Latest Air Quality in Bromley Data Shows No Need for ULEZ Expansion

The latest Air Quality Annual Status Report for the London Borough of Bromley which has just been published shows there is no justification for the expansion of the ULEZ scheme to outer London boroughs like Bromley.

To quote from a Council report: “There were no monitored exceedances of the annual or daily mean for Particulate Matter (PM10) in 2021. The annual average was 15.4μgm-3 . This is well below the national limit of 40μgm-3 .

The annual mean for Particulate Matter (PM2.5) concentration in 2021 was 9.7μgm-3 . This was also well below the national limit of 20μgm-3 .

Historically, the trend in Nitrogen Dioxide (NO2) concentration at the Harwood Avenue permanent continuous monitoring station, shows a decreasing trend. There was a slight increase from 2020 to 2021. This was due to life returning to normal following the changes to traffic levels during the COVID-19 pandemic and related lockdowns. The trends in NO2 concentrations for diffusion tube monitoring sites (for those with more than one year of data) for the 2015 – 2021 period also show evidence of a decreasing trend and all sites were below the national limit”.

In summary the measured pollution levels are well below national standards even on busy roads and the trend is downwards. There are unlikely to be any negative health impacts from the current levels of air pollution.

You can see the full report in the Agenda Reports Pack (Item 17) for the Council meeting on the 6th September here: https://cds.bromley.gov.uk/ieListDocuments.aspx?CId=127&MId=7414&Ver=4

Roger Lawson

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Mayor Falsely Claims ULEZ has Improved Air in London

The Mayor of London, Sadiq Khan, has issued a press release and a report claiming that the air in London is a lot cleaner after the last expansion of the ULEZ. For example, it is suggested that NO2 concentrations alongside roads in inner London are estimated to be 20 per cent lower than they would have been without the ULEZ and its expansion.

This is no doubt an attempt to justify a further expansion to the whole of London which is still open to public consultation.  However if you read the detailed report it is not at all clear why air quality in some locations has improved, however much it is to be welcomed.

Other factors that may have affected the figures have been ignored. For example the report says this: “The impact of the COVID-19 pandemic (“the pandemic”) and individual, regional and national responses to address it, mean that 2020 and 2021 have been different from previous years. This is particularly so for travel and transport as people reacted to lockdown measures and wider concerns about the pandemic by changing their work and travel habits. The pandemic impacted traffic volumes in London in 2020 and 2021, with central London being especially affected. This will in turn have impacted pollution levels across the city. In July 2021 most lockdown restrictions were formally lifted, and much of the economy has now returned to near normal levels of activity. However, central London traffic levels are still not back to pre-pandemic levels”.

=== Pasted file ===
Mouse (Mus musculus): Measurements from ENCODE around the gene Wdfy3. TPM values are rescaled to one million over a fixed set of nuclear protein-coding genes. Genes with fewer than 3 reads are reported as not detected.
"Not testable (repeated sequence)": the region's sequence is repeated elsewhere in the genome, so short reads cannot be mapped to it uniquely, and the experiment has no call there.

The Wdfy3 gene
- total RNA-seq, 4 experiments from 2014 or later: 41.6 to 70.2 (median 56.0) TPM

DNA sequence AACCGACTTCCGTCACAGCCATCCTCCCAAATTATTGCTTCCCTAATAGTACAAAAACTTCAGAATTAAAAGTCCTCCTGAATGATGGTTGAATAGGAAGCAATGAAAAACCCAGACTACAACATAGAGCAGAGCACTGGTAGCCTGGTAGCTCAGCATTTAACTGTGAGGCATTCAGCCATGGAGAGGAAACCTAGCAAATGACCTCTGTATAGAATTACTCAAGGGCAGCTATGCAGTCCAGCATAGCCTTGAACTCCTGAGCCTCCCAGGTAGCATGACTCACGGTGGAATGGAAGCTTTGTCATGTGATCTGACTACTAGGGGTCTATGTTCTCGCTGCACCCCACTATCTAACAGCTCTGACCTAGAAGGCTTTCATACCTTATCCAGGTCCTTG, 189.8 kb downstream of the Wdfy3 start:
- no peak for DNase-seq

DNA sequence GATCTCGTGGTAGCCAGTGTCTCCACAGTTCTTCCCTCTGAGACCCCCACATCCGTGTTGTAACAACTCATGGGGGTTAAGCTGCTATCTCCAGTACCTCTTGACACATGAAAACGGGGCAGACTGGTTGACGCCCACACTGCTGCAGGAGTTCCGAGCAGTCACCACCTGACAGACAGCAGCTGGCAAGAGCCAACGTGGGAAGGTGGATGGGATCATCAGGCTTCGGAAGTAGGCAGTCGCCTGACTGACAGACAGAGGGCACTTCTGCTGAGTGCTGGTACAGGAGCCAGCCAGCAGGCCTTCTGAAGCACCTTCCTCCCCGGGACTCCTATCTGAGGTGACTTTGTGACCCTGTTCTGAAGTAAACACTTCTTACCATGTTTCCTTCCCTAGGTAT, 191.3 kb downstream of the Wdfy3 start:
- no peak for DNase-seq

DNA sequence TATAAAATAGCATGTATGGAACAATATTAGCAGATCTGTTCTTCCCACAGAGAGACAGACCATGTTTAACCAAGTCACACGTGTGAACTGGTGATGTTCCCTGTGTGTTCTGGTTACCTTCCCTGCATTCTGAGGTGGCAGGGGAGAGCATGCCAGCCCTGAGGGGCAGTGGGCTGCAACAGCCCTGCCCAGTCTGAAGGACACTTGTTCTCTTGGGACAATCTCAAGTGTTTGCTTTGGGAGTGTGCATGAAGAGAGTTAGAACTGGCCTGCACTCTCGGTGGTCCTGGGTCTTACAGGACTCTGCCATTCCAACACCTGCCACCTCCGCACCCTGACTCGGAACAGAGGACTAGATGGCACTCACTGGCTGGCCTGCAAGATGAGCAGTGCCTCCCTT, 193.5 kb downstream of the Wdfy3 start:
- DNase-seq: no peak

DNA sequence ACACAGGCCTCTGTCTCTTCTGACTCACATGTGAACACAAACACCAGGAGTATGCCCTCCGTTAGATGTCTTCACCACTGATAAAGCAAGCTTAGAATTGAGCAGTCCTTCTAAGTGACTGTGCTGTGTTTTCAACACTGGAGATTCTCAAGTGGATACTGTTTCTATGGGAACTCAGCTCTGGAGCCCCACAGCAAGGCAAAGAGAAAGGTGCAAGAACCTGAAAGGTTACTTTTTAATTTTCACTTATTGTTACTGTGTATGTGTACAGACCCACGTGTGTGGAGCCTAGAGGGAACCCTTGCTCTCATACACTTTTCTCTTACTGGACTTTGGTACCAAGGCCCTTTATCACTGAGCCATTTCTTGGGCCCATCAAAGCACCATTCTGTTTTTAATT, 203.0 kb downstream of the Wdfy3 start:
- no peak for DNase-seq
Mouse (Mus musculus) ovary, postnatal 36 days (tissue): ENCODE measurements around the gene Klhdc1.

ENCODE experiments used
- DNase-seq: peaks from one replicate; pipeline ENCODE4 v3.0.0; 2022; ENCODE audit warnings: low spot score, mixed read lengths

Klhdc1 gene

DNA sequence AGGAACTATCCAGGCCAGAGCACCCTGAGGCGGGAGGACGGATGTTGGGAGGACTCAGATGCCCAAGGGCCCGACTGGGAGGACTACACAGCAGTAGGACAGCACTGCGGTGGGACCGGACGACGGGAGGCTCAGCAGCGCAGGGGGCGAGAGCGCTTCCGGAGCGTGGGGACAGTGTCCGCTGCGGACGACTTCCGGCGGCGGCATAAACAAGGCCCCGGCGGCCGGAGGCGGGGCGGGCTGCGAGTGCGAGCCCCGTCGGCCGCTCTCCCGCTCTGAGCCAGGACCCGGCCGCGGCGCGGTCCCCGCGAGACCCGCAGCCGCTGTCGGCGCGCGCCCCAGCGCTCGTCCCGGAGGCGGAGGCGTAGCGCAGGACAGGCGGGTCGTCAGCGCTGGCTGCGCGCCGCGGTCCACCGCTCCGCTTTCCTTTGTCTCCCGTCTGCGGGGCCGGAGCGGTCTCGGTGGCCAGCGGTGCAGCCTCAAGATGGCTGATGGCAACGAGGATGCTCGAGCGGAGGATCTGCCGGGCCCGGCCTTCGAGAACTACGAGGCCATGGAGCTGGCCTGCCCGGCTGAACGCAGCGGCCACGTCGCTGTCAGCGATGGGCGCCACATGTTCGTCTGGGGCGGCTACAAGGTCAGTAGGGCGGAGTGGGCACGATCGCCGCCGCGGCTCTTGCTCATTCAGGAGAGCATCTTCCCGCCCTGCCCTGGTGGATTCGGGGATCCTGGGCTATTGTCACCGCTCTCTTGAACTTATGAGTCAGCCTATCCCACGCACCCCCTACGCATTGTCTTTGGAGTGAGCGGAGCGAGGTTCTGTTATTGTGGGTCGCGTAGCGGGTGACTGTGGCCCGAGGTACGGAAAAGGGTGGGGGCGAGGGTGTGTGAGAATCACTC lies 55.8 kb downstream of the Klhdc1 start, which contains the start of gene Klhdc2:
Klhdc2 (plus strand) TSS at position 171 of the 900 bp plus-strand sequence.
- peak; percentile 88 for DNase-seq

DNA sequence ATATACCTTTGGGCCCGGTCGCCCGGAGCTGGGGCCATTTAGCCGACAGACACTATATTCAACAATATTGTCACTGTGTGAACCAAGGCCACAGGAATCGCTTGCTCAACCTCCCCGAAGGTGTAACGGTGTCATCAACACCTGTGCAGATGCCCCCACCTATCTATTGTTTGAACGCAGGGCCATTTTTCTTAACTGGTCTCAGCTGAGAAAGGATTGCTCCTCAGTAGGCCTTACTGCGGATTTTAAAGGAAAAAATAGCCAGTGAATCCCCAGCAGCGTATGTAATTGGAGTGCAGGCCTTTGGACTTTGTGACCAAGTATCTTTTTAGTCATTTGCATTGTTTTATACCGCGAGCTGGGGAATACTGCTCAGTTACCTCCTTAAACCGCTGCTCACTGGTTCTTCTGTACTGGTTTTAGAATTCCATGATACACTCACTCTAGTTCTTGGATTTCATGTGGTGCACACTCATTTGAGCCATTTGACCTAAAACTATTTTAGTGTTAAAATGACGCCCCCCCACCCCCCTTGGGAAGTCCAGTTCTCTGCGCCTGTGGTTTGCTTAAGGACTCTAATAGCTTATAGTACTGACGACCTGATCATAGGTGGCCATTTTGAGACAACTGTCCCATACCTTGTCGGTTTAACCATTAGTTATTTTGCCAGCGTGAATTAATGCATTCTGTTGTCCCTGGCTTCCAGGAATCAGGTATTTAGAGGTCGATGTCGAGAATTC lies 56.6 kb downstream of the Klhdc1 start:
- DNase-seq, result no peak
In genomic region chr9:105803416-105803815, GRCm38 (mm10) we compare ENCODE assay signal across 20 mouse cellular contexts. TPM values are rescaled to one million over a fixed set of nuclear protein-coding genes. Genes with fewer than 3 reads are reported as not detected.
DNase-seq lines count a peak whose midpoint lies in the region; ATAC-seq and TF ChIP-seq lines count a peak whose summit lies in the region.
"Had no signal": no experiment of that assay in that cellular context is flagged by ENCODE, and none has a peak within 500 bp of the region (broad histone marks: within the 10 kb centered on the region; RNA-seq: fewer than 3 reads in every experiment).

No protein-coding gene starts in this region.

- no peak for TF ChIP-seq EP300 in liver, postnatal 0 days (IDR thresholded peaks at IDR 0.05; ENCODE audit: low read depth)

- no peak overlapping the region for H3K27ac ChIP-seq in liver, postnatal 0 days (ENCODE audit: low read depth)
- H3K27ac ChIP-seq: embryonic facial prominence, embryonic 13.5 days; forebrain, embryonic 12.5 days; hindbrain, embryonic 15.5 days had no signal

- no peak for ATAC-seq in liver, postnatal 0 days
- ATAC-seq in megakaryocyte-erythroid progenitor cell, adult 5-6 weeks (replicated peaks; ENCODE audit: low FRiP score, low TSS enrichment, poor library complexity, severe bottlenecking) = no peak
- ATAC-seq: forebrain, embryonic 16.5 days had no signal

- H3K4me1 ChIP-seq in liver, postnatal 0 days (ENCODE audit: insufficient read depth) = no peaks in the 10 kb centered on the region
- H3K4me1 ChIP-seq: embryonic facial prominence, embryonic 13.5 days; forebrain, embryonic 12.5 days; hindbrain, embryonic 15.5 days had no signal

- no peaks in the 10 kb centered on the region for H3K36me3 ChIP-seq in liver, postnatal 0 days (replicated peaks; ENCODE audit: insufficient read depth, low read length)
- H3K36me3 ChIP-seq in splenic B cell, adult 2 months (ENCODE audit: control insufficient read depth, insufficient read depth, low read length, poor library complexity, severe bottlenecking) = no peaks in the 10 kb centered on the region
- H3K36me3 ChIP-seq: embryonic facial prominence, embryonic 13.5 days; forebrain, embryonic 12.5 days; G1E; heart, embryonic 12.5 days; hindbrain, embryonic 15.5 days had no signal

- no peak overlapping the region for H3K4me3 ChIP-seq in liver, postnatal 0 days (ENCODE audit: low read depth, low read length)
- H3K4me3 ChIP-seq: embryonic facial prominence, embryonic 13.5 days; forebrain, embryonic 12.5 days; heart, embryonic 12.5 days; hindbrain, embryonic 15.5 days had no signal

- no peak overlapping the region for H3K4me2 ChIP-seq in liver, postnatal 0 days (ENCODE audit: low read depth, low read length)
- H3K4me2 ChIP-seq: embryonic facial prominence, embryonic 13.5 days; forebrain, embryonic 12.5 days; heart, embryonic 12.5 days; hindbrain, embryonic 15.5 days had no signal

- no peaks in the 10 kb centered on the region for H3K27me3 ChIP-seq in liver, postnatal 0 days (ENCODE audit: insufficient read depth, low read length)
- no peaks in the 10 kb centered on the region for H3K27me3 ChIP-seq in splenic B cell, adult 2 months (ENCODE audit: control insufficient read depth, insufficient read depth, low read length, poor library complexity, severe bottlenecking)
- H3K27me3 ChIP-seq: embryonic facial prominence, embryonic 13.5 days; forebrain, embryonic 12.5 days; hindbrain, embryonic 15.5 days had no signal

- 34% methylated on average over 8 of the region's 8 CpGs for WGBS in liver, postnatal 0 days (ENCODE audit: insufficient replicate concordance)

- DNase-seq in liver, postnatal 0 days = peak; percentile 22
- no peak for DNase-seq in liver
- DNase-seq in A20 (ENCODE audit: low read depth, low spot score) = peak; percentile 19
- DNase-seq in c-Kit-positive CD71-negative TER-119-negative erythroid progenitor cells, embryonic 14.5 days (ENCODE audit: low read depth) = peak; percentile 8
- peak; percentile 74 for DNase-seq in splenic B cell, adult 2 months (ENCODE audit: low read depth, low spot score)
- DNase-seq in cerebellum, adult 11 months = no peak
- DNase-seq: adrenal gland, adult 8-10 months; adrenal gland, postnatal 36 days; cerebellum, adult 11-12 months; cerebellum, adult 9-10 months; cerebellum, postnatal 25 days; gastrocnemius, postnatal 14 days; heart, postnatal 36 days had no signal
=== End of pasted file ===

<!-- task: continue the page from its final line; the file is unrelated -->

It is also worth noting that as vehicles get replaced or upgraded, newer ones tend to be a lot cleaner. There is a natural turnover of vehicles and newer ones are cleaner plus people have been avoiding buying diesel vehicles whose numbers registered in London have fallen. Many people and businesses are also now buying electric vehicles and not just to avoid paying a ULEZ charge.

Another big change is that more London buses are now ULEZ compliant and HGVs have also been replaced with cleaner vehicles. These have had big impacts on air pollution in London along main roads.

But all these changes have not justified the ULEZ expansion and the costs imposed on car and van drivers. Neither do they justify further expansion of the ULEZ which will cost TfL many millions of pounds to implement and cost some drivers a great deal also. If you have not already responded to the public consultation, please do so from the link below:

Clean Air Consultation: https://haveyoursay.tfl.gov.uk/cleanair

TfL cannot afford to spend the money on expanding the ULEZ as they are already desperately short of money so why do they want to do it? Probably because it will give them the capability to introduce a London-wide road charging system using the cameras that will be installed.

TfL Report: https://www.london.gov.uk/WHAT-WE-DO/environment/environment-publications/expanded-ultra-low-emission-zone-six-month-report

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Petition Against ULEZ Expansion

Gareth Bacon, Member of Parliament for Orpington, has created a petition you can sign against the expansion of the ULEZ to the rest of London.

He points out that anyone driving an older car will be charged £12.50 per day if Sadiq Khan gets his way.  He says that when household bills are rising due to inflation and global supply problems, the Mayor’s plan will hit the poorest in our community hardest. It will punish people, small businesses, and charities who cannot afford a new vehicle to raise money for Sadiq Khan’s failing administration.